E-mail has revolutionised our lives, quite literally. It's made communication with the other-side of the world unbelievably cheap and virtually instantaneous. But, can you have too much of a good thing? Two million e-mails are sent every second and now companies are hiring consultants to teach their staff how to cope with the daily avalanche in their in-boxes. And what about spam? Things have, apparently, got so bad that some companies have now introduced e-mail-free days. In E-Mail is Ruining My Life - 9:30 BBC4 - Libby Potter investigates whether e-mail helps or hinders workplace performance and shows how to control it rather than letting it control us. Keith Telly Topping will certainly be watching for tips. On whether those business opportunities in Nigeria really are as good as they sound, for one.

In The Graham Norton Show - 10:35 BBC1 - the award-winning camp host brings his anarchic talk show to BBC1. Have the BBC finally found a format to can properly harness Graham's unique (and very watchable) talents this time around, after a series of high-profile flops? Hopefully, because I genuinely think Graham is worth the effort. In this instalment, Graham gets into a bit of trouble and strife with monosyllabic showbiz couple Ozzy and Sharon Osbourne and discovers the truth about lying from alleged comedian Ricky Gervais. Graham also finally meets one of his heroines - the legendary Aussie diva Olivia Newton-John. Hopelessly devoted to her, is our Graham.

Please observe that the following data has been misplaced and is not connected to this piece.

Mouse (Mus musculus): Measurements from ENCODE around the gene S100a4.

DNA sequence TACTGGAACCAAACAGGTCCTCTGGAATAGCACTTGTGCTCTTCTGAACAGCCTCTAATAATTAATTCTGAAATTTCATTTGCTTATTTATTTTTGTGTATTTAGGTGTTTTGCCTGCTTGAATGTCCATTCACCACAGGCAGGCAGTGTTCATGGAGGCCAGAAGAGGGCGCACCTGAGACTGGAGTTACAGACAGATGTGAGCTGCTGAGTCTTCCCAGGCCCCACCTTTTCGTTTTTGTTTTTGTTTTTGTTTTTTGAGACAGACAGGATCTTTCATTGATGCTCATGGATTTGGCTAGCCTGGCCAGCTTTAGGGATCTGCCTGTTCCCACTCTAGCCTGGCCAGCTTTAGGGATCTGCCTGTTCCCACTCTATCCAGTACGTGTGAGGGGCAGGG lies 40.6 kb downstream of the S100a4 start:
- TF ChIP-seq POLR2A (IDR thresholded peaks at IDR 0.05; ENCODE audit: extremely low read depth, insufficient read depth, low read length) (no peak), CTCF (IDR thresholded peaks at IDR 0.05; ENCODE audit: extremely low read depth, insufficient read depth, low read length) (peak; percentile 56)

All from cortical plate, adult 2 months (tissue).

Tuesday 6 October